The Gift of Prayer
Several days ago I was experiencing a very low mood. I am not sure what caused it, but if I had a “hope-o-meter,” it would not have registered very much. I don’t suppose any of you have had a day like that, but this one was pretty tough. I wasn’t even sure how to begin my prayer when I finally lay my head down on my pillow except to say, “God, I love you. Help!”
Everyone has down days. Some just seem lower than others. But often it is in these “low tides” of our lives that we find the value of the gift of prayer. Jesus prayed in Gethsemane, “My Father, if it is possible, may this cup be taken from me” (Matthew 26:39). Even Jesus had moments when his circumstances seemed to be more than he could bear.
During that low time last week I met a new friend. During our conversation, she shared a part of her life with me, including some very low times she had experienced recently. As I listened to her recount sorrow after sorrow, I began to realize, once again, that we all have times of pain and feelings of loss and frustration. I began to identify with her, and I wanted to reach out to her and let her know that she wasn’t alone. Her commitment to faith, in spite of all that had been happening, had inspired me to faith as well.
As I prayed for her and her family, something changed in my spirit. I found the gift that comes with prayer: As I pray for another, I am lifted up as well. When I couldn’t pray for myself, I was able to pray for her, and through that prayer God gave me faith for my own situation.
I suppose the true gift of praying for another person is that when we put another’s needs ahead of our own, even if only for a moment, we allow our needs and desires and frustrations to take a back seat. That act of “stepping back” frees us from the single focus we were experiencing and helps us to look at our own needs with new vision.
The poet, Maya Angelou, said it this way: “I have found that among its other benefits, giving liberates the soul of the giver.” And our former first lady, Barbara Bush, realized the same truth. “Giving frees us from the familiar territory of our own needs by opening our mind to the unexplained worlds occupied by the needs of others.” In giving of myself in prayer, I receive a blessing from God, kind of like casting my bread on the waters. As I pray for you, I draw closer by talking to God. And as I do so, I can sense God’s Spirit anew in my own life.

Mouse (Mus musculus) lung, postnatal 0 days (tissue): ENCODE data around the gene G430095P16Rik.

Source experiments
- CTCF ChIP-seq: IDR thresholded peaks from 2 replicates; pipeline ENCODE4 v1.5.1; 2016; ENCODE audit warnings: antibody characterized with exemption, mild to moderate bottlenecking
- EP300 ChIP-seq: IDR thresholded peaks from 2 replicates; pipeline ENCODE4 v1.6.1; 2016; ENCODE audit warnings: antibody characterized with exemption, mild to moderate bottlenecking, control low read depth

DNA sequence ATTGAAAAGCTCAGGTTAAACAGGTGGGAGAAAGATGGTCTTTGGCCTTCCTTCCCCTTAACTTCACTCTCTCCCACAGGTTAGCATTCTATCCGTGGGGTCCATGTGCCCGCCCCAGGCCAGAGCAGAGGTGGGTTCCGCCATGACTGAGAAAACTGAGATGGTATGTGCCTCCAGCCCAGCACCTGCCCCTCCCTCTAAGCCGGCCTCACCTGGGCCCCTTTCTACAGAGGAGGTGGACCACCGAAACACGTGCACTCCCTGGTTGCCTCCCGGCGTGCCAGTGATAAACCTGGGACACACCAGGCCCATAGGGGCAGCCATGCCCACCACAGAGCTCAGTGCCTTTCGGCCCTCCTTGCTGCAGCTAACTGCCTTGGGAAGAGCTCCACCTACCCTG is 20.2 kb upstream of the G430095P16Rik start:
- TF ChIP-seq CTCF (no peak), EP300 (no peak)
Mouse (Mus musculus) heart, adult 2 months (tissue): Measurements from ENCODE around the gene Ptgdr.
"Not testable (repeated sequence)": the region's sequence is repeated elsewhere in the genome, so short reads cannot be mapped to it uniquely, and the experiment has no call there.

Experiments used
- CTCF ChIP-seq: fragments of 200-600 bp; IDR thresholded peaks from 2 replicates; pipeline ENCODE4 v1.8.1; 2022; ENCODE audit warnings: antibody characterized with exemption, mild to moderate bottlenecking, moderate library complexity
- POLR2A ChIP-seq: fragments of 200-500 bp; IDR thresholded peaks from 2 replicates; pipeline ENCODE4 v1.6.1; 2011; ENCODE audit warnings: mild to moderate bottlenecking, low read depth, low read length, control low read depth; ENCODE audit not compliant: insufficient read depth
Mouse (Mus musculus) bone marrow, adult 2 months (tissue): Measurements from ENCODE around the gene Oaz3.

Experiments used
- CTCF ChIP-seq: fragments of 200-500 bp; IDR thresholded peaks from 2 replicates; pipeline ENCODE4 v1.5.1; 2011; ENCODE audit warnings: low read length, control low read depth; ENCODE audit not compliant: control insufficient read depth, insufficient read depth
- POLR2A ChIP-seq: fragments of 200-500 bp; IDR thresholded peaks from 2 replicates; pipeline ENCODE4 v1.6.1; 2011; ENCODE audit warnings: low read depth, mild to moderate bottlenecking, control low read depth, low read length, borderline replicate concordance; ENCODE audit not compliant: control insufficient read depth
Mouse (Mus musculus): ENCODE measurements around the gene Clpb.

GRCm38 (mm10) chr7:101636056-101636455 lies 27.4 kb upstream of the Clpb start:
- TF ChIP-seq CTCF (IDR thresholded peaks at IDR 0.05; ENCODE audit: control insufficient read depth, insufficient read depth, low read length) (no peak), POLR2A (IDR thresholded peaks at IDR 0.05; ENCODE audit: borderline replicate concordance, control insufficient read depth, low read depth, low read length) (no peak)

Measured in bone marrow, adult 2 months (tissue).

Don’t lament that you haven’t received some tremendous spiritual gift! The truth is that every believer has an important gift, that is, the gift of prayer. Through it we are able to help and encourage others, while at the same time deepening our own relationship with God. Talk to God today. Tell God about your troubles. But don’t forget to talk to God about others. You’ll find God often sends your answers while you are praying for someone else.
On the Local Front
My husband Donald and I were talking recently about the stories the “old-timers” used to tell us when we were in Bible college, about when their paycheck was a chicken, or some eggs, or something from a parishioner’s garden. Although it hasn’t replaced my paycheck (yet?), we are nevertheless grateful to those who have shared the bounty of their gardens with us this summer. Yum! What a blessing!
Our adult Sunday school class had a great discussion on James 1:19-21 this week. “My dear brothers, take note of this: Everyone should be quick to listen, slow to speak and slow to become angry, for man’s anger does not bring about the righteous life that God desires. Therefore, get rid of all moral filth and the evil that is so prevalent and humbly accept the word planted in you, which can save you.” At a time when so many are quick to speak and slow to listen, we talked about learning humility and showing God’s grace with our ears and our tongues. One person stated that if we all learned to listen quickly and speak slowly, in other words to be humble, our world would be a much better place to live. Amen!
Worship followed right along as we celebrated our call to share the Word of God and faith with others in our relationships and community. In Mark 6:53-56, the people ran around the countryside finding everyone who needed a touch from Jesus and brought them to Him. We were challenged by their example to consider how much “running” we have done to bring others Christ, especially through our example and lives. May God help us to be truly faithful!
Pastor Mary Kay Glunt